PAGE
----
If Cebu is allowed to launch US flights, the situation would be different as competition is not nearly as intense as it is on flights to the Middle East and Europe. PAL is the market leader and the only carrier operating non-stops to the mainland US (the Manila-Honolulu market is served by both PAL and Hawaiian Airlines). US and North Asian carriers also serve the lucrative California-Philippines with one-stop products but Cebu expects that Filipinos will choose to fly with a Filipino carrier if given the choice, especially if its fares are lower.
The challenge for Cebu is that the cost gap between PAL and Cebu on flights to California would not be very big given the long length of flight. With a smaller price proportion gap, passengers typically begin to question if giving up frequent flyer points and an all-inclusive service is worth the cost trade off. But unlike other Asian FSCs, PAL is not part of a global alliance (which reduces the appeal of its frequent flyer programme), its reliability has been hit by strikes and its product is not winning awards. So the PAL-Cebu debate has fewer trade-offs than pitting AirAsia X against Malaysia Airlines, Jetstar against Qantas or Scoot against SIA.
Assuming a 25% discount, and not the 35% Mr Gokongwei suggests, there could be savings of USD250 per long-haul ticket in the US-Philippines market. With a USD250 savings meaning more in the Philippines than in Malaysia, Singapore or Australia, the question could become not if a low-cost long-haul carrier can find room, but rather if a legacy carrier still has merit to operate. The consequences here are enormous as the US is PAL’s biggest (by revenues) and most profitable international market and is now the flag carrier’s key differentiator.
But before it can enter the lucrative US market, the Philippines has to upgrade its US FAA safety rating from Category 2 to Category 1. Under Category 2, no new Filipino carrier can launch services to the US and PAL is not able to add capacity or even change the gauge on existing flights. The Philippines hopes to have the ban lifted this year, but previous attempts have been unsuccessful.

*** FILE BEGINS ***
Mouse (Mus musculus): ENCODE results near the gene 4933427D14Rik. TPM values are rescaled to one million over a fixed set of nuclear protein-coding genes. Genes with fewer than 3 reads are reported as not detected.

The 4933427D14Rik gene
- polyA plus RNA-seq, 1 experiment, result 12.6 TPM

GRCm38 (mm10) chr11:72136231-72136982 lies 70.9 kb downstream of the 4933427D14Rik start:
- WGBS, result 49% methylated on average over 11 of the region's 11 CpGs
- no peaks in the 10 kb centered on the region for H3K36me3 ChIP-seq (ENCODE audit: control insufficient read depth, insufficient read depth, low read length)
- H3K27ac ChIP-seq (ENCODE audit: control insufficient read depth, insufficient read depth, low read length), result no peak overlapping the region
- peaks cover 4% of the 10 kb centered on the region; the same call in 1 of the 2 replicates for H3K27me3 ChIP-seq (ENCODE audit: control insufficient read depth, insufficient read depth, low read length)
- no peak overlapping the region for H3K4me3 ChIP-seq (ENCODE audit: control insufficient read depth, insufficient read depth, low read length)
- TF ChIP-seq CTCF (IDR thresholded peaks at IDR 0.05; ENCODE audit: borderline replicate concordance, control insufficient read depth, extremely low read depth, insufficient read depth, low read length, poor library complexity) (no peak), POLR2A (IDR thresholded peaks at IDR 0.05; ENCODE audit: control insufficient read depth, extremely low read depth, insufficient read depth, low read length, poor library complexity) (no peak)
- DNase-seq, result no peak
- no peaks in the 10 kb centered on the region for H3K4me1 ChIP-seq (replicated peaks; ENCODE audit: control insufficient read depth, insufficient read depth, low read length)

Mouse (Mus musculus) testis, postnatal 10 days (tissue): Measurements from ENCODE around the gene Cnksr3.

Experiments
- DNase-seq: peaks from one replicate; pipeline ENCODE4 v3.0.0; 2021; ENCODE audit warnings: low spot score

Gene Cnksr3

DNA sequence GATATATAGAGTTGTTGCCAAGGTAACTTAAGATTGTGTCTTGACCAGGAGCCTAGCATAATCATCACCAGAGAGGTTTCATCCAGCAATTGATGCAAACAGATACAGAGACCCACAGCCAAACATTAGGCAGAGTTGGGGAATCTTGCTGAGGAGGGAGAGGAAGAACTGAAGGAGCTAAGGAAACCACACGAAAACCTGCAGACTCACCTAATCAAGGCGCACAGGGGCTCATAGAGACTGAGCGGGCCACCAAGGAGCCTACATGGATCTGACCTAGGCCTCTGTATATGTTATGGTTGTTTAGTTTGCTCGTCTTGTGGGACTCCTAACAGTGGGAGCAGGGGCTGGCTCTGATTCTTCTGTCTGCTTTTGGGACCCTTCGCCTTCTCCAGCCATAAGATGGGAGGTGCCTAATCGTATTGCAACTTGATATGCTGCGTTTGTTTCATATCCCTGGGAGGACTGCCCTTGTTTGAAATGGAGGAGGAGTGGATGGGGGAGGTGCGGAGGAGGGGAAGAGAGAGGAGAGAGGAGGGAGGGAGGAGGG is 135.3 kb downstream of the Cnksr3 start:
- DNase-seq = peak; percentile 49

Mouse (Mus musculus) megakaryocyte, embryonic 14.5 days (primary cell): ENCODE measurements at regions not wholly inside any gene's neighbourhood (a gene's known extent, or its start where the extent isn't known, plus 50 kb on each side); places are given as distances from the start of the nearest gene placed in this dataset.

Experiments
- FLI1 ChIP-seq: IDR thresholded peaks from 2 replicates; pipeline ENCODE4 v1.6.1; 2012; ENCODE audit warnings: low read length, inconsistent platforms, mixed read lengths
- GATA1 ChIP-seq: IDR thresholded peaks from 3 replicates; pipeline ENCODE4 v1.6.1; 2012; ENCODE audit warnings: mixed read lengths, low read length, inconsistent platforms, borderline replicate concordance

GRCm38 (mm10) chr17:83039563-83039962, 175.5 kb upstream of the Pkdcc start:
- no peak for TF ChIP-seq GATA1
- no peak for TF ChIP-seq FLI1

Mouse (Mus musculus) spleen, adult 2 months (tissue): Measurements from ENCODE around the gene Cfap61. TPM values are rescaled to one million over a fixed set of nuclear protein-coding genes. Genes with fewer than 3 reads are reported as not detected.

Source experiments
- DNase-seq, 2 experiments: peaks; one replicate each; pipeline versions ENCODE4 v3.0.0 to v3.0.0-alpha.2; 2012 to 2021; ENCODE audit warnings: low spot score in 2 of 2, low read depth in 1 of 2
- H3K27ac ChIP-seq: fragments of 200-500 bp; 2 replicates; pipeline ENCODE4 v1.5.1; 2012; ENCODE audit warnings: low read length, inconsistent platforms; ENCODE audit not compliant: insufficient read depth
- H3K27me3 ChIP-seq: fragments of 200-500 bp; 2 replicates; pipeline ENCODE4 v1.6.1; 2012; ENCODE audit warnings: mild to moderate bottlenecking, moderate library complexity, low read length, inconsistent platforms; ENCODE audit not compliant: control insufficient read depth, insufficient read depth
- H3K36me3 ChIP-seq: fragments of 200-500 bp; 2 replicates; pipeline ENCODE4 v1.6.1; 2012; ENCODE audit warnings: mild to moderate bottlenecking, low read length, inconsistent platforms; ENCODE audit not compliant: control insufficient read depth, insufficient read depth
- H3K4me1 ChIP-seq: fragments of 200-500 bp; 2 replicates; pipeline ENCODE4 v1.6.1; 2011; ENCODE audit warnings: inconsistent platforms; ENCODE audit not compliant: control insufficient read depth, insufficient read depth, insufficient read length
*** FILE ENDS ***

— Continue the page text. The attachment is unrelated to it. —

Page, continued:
The 2008 downgrade to Category 2 is already having a huge impact on PAL. Shortly before the downgrade PAL committed to ordering six 777-300ER aircraft to replace its ageing A340-300s and 747-400s. PAL has since taken delivery of two 777-300ERs but has been unable to deploy the type to the US, which accounts for two-thirds of weekly long-haul sectors. PAL is banking on the ban being lifted in time for its next two 777-300ER deliveries, which are late this year.
Ironically a return to Category 1 could be double edge sword for PAL. It would allow the carrier to finally use its 777-300ERs on US routes but would also pave the way for Cebu to enter the market. PAL actually is footing the bill for a consultant to help raise the standards at the Philippines aviation authority (Category 2 is not a reflection of a carrier's safety standards but the standards of local aviation infrastructure), which will ultimately benefit its rival.
Assuming an upgrade to Category 1, PAL will have an advantage in that its 777-300ERs will have the range to operate non-stop flights to and from California. PAL now often has to route its return flights from Los Angeles and San Francisco via Guam as its A340-300s and 747-400s lack the range to operate the route at full payload in headwind conditions. Cebu’s A330-300s will also lack the range to operate to the US mainland or Europe non-stop. The carrier would have to serve California with a one-stop product, putting it at a potential disadvantage to PAL’s planned 777-300ER operation.
Potential A350s could allow Cebu to eventually serve the mainland US and Europe with non-stop flights. But if opts to wait for A350s before serving the mainland US, PAL will enjoy several more years as the only Filipino carrier in this lucrative and fast-growing market. This alone could help PAL weather the storm, although it already faces stiff challenges from LCCs in the domestic and regional international markets and will almost certainly have new competition in the Australia market after Cebu takes its A330s.
The FAA safety rating has also impacted Cebu in Japan, which follows FAA recommendations and has blocked Cebu’s further expansion in the country. Canada, however, has not followed the FAA and PAL’s operation to Vancouver has been unaffected. Cebu could launch to Canada if the US if off-limits initially and assumig there is space in the Philippines-Canada bilateral for a second Filipino carrier.